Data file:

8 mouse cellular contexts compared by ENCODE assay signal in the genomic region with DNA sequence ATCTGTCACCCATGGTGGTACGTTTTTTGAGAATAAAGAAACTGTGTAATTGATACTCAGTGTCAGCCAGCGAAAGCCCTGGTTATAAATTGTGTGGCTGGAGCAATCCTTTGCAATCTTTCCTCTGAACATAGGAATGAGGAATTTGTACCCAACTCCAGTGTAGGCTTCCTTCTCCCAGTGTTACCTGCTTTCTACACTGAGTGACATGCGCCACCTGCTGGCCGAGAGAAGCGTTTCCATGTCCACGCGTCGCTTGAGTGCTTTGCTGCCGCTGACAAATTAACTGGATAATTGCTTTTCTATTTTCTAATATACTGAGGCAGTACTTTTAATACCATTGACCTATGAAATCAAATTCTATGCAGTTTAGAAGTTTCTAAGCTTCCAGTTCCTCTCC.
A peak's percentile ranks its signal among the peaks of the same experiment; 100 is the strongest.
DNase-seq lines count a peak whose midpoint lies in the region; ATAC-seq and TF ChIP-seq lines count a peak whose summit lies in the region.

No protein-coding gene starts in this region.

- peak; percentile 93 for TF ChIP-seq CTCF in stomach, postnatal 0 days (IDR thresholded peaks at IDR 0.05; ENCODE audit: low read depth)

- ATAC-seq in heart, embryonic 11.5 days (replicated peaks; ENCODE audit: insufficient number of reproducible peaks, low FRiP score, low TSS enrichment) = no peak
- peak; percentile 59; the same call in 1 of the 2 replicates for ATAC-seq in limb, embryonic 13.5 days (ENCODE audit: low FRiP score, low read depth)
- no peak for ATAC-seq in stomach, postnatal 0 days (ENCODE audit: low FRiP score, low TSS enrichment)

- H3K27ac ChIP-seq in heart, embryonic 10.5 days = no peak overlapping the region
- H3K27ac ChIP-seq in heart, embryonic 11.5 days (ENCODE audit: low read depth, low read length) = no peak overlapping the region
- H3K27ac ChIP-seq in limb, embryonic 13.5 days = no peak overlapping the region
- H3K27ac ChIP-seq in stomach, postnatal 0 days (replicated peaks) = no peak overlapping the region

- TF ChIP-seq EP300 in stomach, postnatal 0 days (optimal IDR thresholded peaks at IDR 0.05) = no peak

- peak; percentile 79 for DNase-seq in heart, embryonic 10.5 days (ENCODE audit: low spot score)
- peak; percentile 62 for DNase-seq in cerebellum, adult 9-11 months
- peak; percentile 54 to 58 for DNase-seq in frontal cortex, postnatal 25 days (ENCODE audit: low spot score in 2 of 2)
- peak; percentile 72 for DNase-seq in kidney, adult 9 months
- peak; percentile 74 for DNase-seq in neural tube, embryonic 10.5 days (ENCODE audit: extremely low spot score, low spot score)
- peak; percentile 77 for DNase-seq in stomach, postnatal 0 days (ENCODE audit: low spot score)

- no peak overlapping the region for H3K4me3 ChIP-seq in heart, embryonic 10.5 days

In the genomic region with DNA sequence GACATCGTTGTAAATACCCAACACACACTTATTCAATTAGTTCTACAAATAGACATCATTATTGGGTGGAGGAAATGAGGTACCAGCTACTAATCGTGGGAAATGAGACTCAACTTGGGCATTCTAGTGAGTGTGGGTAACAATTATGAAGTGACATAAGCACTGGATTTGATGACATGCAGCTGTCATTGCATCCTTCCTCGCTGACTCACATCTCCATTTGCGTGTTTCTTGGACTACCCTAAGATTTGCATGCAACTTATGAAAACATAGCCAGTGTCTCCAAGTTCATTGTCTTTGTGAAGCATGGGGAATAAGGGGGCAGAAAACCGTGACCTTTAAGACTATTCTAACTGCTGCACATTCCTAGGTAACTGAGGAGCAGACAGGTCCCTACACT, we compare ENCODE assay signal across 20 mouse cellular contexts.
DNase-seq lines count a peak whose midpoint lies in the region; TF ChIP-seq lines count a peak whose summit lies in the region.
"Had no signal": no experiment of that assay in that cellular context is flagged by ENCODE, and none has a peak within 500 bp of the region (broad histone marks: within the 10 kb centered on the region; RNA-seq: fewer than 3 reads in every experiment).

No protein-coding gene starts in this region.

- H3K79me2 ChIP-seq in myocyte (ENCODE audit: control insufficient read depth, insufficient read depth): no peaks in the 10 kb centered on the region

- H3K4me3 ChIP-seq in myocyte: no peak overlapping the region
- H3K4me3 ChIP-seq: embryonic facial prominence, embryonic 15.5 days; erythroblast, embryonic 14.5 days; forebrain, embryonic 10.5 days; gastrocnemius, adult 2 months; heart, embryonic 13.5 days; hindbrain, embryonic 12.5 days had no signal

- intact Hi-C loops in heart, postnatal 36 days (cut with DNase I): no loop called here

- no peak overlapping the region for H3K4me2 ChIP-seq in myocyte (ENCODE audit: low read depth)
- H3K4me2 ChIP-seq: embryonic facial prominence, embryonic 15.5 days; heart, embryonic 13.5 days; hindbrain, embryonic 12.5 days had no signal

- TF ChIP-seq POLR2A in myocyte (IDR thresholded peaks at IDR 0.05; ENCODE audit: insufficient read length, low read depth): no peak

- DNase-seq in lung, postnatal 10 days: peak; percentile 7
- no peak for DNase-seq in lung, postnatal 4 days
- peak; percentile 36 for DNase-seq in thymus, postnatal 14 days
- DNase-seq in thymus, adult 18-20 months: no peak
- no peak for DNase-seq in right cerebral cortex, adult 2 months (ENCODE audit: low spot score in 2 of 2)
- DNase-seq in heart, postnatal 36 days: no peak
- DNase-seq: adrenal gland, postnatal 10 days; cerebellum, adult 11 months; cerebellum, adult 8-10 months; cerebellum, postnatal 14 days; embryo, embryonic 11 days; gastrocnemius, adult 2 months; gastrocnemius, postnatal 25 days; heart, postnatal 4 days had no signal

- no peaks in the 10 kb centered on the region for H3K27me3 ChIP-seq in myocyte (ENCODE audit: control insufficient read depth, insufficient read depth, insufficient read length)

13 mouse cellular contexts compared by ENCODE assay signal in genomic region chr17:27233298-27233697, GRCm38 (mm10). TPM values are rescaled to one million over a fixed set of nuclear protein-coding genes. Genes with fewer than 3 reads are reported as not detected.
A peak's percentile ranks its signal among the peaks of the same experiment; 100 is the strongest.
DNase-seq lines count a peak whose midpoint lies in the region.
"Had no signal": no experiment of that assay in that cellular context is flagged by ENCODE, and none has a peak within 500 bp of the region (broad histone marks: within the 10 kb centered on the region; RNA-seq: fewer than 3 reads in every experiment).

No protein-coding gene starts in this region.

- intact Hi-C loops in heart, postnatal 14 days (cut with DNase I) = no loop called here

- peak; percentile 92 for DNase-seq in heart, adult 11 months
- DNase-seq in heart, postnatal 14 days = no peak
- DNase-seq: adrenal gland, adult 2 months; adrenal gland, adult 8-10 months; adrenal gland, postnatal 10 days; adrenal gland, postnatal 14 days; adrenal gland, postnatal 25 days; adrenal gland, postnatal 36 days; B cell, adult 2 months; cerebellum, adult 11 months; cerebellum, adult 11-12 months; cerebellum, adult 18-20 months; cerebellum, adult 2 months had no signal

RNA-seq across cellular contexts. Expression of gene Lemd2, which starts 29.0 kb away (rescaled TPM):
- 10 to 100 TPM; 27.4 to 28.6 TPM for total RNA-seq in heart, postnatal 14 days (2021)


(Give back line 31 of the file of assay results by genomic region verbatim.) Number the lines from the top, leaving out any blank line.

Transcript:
- TF ChIP-seq POLR2A in myocyte (IDR thresholded peaks at IDR 0.05; ENCODE audit: insufficient read length, low read depth): no peak